Uber says it will verify drivers with PIN numbers

Uber has faced immense pressure to improve safety measures for riders.

Uber announced on Thursday it would be rolling out a feature that matches riders and drivers using four-digit PIN numbers, after a series of incidents led to public outcry over the perceived lack of safety measures offered by rideshare operators.

In one such case earlier this year, a 23-year-old woman was murdered after she got into a vehicle thinking it was the Uber she requested.

Uber announced the feature in a tweet and in a blog post, along with four other measures meant to boost safety. Uber did not immediately respond to ABC News' request for further comment Thursday.

"To make sure you get in the right car, you'll now be able to choose to receive a unique four-digit PIN to verbally provide to your driver. The driver will only be able to start your trip in the app once the correct PIN has been entered," Uber wrote on its website.

In addition to the PIN system, Uber also announced a text message-to-911 feature, a notification that tells riders whether drop-off points are near bike lanes, the ability to report a problem to Uber while en route, and real-time ID checks for drivers. The real-time ID checks expand on a previous initiative, and this time will prompt drivers to "perform a random series of basic movements -- blinking, smiling and/or a head turn -- to add another layer of security to the system," according to the blog post.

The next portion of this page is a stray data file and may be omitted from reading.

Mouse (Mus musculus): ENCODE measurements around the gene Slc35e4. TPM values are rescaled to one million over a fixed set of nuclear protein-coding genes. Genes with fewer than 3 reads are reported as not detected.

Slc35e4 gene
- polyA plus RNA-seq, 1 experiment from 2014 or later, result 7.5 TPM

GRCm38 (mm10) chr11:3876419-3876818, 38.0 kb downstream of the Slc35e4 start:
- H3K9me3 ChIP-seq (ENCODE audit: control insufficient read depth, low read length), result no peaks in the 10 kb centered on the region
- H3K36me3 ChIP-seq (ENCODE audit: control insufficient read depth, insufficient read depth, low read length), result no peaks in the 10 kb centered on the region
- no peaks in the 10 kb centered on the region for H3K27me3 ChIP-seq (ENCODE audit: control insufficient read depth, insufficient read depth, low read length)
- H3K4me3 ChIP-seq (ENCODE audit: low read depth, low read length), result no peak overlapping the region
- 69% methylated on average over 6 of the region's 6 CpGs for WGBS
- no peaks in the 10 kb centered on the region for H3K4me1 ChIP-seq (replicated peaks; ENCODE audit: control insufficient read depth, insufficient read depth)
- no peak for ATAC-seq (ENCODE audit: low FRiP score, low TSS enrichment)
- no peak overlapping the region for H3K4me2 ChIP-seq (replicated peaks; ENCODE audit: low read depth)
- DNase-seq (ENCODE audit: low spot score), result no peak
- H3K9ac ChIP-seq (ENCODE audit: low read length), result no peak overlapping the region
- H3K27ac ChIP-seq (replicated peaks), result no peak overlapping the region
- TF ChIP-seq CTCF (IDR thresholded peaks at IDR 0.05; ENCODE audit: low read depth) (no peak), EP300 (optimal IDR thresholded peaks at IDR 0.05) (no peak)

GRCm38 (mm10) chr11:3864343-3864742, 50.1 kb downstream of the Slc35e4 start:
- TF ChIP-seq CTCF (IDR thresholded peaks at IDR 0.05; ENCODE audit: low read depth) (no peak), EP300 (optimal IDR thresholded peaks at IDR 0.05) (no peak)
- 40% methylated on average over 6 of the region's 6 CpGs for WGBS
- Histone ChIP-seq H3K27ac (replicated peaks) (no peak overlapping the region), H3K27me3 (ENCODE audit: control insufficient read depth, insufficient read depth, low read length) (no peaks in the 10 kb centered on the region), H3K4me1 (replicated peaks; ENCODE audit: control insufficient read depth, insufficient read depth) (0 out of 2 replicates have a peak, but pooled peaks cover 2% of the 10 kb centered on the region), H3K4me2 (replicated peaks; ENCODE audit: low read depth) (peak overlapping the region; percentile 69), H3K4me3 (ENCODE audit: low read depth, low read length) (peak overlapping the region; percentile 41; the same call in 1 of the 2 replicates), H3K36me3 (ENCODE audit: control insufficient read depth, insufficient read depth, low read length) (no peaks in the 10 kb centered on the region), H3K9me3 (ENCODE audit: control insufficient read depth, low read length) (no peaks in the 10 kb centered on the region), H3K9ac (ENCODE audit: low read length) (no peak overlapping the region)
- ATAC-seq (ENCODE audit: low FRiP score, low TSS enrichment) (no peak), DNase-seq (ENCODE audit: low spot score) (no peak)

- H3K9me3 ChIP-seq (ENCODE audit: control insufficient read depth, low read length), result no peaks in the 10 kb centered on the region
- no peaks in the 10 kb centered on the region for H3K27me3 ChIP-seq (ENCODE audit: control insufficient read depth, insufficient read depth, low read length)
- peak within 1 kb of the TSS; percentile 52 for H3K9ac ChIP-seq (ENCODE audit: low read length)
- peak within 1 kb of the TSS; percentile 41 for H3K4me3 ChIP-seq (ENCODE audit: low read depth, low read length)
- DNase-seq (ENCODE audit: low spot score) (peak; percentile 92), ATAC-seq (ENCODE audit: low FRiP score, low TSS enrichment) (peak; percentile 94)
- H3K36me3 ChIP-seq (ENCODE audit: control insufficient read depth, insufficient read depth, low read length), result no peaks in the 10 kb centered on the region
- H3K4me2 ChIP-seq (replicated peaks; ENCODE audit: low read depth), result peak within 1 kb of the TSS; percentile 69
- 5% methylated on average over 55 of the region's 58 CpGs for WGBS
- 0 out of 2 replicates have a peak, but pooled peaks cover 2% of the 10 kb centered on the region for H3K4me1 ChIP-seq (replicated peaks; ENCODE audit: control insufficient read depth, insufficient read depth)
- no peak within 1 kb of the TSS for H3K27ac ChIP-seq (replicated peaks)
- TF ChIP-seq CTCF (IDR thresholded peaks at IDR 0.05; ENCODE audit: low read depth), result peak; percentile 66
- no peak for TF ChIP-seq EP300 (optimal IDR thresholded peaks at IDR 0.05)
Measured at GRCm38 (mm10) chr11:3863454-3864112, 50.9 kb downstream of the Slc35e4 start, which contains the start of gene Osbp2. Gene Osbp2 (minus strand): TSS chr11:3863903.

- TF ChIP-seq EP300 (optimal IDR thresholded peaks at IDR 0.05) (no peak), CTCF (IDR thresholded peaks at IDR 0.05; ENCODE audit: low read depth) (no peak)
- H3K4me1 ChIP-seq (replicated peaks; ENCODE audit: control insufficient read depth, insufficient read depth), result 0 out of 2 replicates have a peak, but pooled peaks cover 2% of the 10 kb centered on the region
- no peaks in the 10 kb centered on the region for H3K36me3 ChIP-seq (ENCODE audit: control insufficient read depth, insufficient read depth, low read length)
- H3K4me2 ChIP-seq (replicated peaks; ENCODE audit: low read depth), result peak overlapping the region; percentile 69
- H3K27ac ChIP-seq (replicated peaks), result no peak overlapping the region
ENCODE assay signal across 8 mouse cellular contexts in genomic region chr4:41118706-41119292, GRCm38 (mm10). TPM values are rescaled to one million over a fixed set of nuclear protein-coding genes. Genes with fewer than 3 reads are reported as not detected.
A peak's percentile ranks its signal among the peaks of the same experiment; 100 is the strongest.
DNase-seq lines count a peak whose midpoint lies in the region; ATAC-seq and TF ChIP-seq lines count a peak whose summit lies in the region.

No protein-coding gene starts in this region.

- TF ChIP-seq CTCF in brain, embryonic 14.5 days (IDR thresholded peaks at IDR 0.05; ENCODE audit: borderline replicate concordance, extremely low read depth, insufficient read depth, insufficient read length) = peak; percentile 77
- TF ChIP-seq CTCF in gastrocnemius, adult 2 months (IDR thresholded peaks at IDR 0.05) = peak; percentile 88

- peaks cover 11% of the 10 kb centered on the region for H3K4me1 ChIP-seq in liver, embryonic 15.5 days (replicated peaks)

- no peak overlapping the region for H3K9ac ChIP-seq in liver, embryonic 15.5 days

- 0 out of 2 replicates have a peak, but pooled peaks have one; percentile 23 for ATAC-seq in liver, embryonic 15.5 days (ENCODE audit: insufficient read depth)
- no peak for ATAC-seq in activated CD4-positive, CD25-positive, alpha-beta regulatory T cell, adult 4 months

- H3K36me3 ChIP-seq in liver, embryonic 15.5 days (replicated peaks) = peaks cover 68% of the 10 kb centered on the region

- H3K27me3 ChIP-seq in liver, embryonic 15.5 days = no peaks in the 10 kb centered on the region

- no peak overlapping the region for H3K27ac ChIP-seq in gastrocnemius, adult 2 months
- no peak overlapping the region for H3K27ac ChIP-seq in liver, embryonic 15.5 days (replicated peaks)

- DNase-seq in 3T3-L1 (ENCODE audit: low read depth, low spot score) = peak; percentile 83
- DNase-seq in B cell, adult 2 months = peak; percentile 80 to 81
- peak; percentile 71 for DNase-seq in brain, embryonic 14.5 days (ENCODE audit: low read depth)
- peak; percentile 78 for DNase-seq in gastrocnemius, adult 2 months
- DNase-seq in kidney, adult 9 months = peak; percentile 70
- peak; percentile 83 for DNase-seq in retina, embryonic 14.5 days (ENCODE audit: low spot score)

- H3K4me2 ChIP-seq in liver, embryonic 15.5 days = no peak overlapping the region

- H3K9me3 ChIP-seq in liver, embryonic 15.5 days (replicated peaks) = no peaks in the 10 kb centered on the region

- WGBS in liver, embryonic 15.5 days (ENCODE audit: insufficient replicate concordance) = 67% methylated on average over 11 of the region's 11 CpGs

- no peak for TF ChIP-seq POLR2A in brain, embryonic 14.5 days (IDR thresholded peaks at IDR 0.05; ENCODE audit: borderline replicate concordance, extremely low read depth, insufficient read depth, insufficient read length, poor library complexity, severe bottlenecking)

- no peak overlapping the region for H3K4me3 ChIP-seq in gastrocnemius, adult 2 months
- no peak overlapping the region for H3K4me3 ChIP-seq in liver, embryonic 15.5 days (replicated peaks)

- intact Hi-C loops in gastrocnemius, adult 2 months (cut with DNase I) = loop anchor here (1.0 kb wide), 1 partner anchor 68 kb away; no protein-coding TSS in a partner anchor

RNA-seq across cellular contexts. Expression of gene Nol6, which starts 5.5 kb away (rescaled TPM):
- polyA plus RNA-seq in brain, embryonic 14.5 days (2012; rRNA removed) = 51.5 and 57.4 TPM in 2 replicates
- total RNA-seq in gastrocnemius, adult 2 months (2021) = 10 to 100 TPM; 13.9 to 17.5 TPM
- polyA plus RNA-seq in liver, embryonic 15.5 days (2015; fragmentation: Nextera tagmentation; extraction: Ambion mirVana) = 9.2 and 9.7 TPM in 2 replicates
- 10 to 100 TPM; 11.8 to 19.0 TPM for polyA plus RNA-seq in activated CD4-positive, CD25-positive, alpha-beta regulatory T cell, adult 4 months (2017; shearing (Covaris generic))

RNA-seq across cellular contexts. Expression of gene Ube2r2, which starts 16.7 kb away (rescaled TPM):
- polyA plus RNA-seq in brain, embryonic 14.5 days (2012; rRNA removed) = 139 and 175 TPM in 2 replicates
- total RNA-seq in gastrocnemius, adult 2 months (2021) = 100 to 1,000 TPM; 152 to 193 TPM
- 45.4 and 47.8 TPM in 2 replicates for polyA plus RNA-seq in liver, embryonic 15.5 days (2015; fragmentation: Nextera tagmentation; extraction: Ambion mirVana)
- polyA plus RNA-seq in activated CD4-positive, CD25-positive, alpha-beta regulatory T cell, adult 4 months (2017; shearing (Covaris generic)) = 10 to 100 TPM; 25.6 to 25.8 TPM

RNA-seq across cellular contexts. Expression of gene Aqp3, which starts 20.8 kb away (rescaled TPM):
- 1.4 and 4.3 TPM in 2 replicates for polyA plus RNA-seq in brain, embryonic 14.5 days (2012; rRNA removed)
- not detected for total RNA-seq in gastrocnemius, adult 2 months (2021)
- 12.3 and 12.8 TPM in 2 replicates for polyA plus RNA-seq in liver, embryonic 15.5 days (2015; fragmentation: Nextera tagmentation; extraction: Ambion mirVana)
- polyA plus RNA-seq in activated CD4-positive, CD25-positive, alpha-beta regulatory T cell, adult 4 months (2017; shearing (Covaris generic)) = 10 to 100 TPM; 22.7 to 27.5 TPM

The move from Uber comes approximately six months after Samantha Josephson, a South Carolina college student, was killed after getting into her alleged murderer's car by mistake.

Josephson's death led to calls for additional safety protocols for rideshare operators, including Uber, and even pressure to change laws to make hailing rides safer.

In an appearance on "Good Morning America" in April, Josephson's parents called on Uber to do more to prevent what happened to their daughter from happening to anyone else.

"We've heard from strangers all over the country, and so many people have told us, 'It could have been our daughter, our son, ourselves,'" mom Marci Josephson said.

"I think it's just become such a natural or new phenomenon using Uber. We trust people, and you can't," she added. "You have to change the way that the laws are to make it safer because that's our nature. We automatically assume that we're safe."

Seymour Josephson, Samantha's father, added: "We grow up teaching our kids not to get into cars with strangers. And what do we do? We get into cars with strangers."